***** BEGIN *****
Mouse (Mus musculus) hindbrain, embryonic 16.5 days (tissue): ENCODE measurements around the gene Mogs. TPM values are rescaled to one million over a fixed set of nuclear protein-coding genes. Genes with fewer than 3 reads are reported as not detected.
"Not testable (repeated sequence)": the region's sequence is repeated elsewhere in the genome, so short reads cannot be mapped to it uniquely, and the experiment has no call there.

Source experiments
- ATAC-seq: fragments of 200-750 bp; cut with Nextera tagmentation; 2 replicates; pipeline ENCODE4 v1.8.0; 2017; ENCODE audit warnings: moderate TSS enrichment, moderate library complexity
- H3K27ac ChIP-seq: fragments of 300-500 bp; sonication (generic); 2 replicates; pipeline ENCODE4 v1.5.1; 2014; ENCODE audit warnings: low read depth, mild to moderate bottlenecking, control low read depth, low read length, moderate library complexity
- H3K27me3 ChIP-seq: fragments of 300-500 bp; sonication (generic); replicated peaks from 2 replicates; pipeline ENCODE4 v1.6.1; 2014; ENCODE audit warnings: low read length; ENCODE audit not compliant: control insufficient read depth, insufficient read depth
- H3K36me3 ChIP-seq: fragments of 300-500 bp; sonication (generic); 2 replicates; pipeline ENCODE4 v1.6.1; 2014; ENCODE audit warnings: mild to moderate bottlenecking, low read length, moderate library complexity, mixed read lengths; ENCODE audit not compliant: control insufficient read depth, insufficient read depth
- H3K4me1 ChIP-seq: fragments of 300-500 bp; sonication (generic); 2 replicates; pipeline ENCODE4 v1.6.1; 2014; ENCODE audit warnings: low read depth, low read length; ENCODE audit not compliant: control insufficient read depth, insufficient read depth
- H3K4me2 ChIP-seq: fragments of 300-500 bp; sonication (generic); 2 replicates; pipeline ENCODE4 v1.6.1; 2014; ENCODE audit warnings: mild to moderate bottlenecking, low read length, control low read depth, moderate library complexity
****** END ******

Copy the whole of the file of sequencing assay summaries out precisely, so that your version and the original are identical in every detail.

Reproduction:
Mouse (Mus musculus) hindbrain, embryonic 16.5 days (tissue): ENCODE measurements around the gene Mogs. TPM values are rescaled to one million over a fixed set of nuclear protein-coding genes. Genes with fewer than 3 reads are reported as not detected.
"Not testable (repeated sequence)": the region's sequence is repeated elsewhere in the genome, so short reads cannot be mapped to it uniquely, and the experiment has no call there.

Source experiments
- ATAC-seq: fragments of 200-750 bp; cut with Nextera tagmentation; 2 replicates; pipeline ENCODE4 v1.8.0; 2017; ENCODE audit warnings: moderate TSS enrichment, moderate library complexity
- H3K27ac ChIP-seq: fragments of 300-500 bp; sonication (generic); 2 replicates; pipeline ENCODE4 v1.5.1; 2014; ENCODE audit warnings: low read depth, mild to moderate bottlenecking, control low read depth, low read length, moderate library complexity
- H3K27me3 ChIP-seq: fragments of 300-500 bp; sonication (generic); replicated peaks from 2 replicates; pipeline ENCODE4 v1.6.1; 2014; ENCODE audit warnings: low read length; ENCODE audit not compliant: control insufficient read depth, insufficient read depth
- H3K36me3 ChIP-seq: fragments of 300-500 bp; sonication (generic); 2 replicates; pipeline ENCODE4 v1.6.1; 2014; ENCODE audit warnings: mild to moderate bottlenecking, low read length, moderate library complexity, mixed read lengths; ENCODE audit not compliant: control insufficient read depth, insufficient read depth
- H3K4me1 ChIP-seq: fragments of 300-500 bp; sonication (generic); 2 replicates; pipeline ENCODE4 v1.6.1; 2014; ENCODE audit warnings: low read depth, low read length; ENCODE audit not compliant: control insufficient read depth, insufficient read depth
- H3K4me2 ChIP-seq: fragments of 300-500 bp; sonication (generic); 2 replicates; pipeline ENCODE4 v1.6.1; 2014; ENCODE audit warnings: mild to moderate bottlenecking, low read length, control low read depth, moderate library complexity